Of Endless Sand and Aircon Appreciation

In United Arab Emirates by Jaclynn Seah1 Comment

The last trip where it was just me and my dad was back in 2007, where after I graduated, I would no longer be entitled to the travel perks I enjoyed from his company. Thus I made up my mind to travel as much as I could that year, which included the official Taiwan grad trip, a France-Spain sojourn to find a good friend, as well as this Dubai-Moscow flight of my dad’s, after which I would officially enter the working world.

Dubai was HOT. It was June and it was blazingly hot. Singapore might be hot from time to time, but this felt like being in an oven, a sensation of being baked in your own skin. Even the wind that blows is warm and offers little respite, other than some ventilation. THANK GOODNESS FOR AIRCON. There was even a day where we didn’t step out of the hotel grounds because it was just wayyyy too hot (and also, nice hotel!).

Winter’s a better time if you have serious touring on your mind, where you can head out to the desert and drive around the sand dunes in comfortable weather. But summer… I still remember the heat. Yowza.

Flying into Dubai was also an experience – so much sand, as far as the eye can see…

sand, sand, everywhere

This is actually a diorama in the museum of the desert, but that’s pretty much what I saw when flying in.

but you don’t see any of it in when you’re in the City. It could almost be any other metropolitan city at first glance. Daddy had come here several times before, so he was pretty familiar with the place and took me around, and even deigned to do the more touristy things he usually avoids. My only knowledge of this place so far was that Daddy always bought back nuts and choco-dates from here! And also, one thing I picked up from him was my love for Kebabs as a quick meal solution.

One funny story was of us heading to the Dubai museum to poke around. We arrived and found it closed, only to be opened in 1.5 hours, and so decided to find somewhere to sit down and have a drink while waiting. It turns out that it was Friday and prayer time – everything in the vicinity was closed! The only thing that was opening shortly was the local KFC, and already there were a whole bunch of people waiting around outside for its doors to open. First time I’d seen so many people eager for KFC! we hung around a bit and oh, blessed aircon when the door finally opened…

Dubai is built around a river, which has a simple but amazingly efficient water taxi system. There’s a constant stream of people and there’re always boats ready to go. No waiting involved, just walk onto a boat and sit down and you’re off to your destination while the intrepid boatman collects 1 durham per person and steers the boat with his foot. Very impressive!

a river runs through it

Across the river on the Dubai side (my hotel was on the Deira side of the river) visit the Al Fahaidi Fort, which also houses the Dubai Museum.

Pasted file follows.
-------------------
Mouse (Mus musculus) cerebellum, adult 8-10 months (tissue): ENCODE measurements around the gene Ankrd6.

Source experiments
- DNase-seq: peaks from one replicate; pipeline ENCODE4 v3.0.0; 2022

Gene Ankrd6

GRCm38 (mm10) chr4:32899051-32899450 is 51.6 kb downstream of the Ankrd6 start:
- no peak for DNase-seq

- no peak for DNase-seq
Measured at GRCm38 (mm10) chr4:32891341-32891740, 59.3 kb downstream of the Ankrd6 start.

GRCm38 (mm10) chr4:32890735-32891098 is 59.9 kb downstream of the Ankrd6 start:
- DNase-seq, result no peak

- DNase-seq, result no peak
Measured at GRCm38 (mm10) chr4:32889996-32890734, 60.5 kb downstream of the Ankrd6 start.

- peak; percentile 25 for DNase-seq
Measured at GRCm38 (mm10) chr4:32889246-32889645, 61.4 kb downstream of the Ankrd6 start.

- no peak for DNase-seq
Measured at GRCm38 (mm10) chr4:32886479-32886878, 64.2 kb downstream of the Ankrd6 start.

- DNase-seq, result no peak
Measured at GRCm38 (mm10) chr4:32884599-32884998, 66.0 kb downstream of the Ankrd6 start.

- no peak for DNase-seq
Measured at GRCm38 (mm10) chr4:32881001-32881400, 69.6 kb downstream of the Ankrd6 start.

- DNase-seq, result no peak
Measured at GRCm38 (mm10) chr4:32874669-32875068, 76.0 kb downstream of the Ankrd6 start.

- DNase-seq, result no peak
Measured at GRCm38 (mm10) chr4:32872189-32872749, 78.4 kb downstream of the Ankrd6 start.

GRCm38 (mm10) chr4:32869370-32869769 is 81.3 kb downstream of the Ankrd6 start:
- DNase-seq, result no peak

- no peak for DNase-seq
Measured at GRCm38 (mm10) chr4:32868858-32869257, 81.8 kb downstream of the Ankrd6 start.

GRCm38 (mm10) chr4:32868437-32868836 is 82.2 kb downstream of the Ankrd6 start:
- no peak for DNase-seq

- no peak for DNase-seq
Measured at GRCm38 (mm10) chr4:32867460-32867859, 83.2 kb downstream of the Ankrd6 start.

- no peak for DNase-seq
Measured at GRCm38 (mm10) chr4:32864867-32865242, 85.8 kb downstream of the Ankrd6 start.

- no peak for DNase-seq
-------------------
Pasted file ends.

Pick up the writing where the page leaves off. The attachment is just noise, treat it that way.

mini fort

Don’t be fooled by this small looking fort (it’s like, 30m x 40m? that’s like 4 netball courts laid side by side, Not very big for a fort right?), the museum bit extends underground and is pretty comprehensive. Basically it’s a museum which traces Dubai’s development and has lifesize dioramas of Dubai life.

Its development is similar to Singapore, small country boom into major metropolis, only faster because they have oil money. Oil money is no joke – the First Class was full on the leg back, mostly because a sheik and his entire family (harem?) were all in there! I was pretty lucky to get on board…

We wandered around the reconstructions of Dubai city life in the comfort of aircon, and not having to worry about taking pictures of other people (apparently it’s rude to take their picture, especially not allowed for the women) and taking goofy ones of our own.

what are you reading?

Me and my camel pal

(These models? All lifesize and pretty damn lifelike, but they are NOT REAL. I think it might be pretty freaky if you’re accidentally locked in here for the night!)

Primitive Aircon

These funny towers are called wind towers, and they’re a primitive sort of airconditioning system. Something about the air getting blown from the top to the bottom and getting cooled, but really I’m not quite sure how it works.

Dubai also is the first place where I saw shops with loads of cheap clothing in the market…. for men. Not many women out really, and quite a number of them are covered up all over. I was in jeans most of the time, and I was baking; I don’t know how they do it in all-black clothing and only their eyes showing (the looseness is cooling perhaps?).

Streets of Gold

This is the gold souk (souk = market) on the Deira side, which is basically an entire row of gold shops. Like seriously, I wonder how they can stay in business. ALL GOLD down the row. They have other sort of souks around, like the spice souk, electronics souk, fabric souk… we got pretty lost in the area, it just seemed like one gigantic souk to me. Good thing my dad is someone who ‘smells’ his way around (his words exactly) and is generally always able to navigate us back to somewhere familiar.

Dubai was just a stopover for the real highlight… Moscow! More on that later, wherein me and dad navigate Cyrllic, Circuses and Churches.


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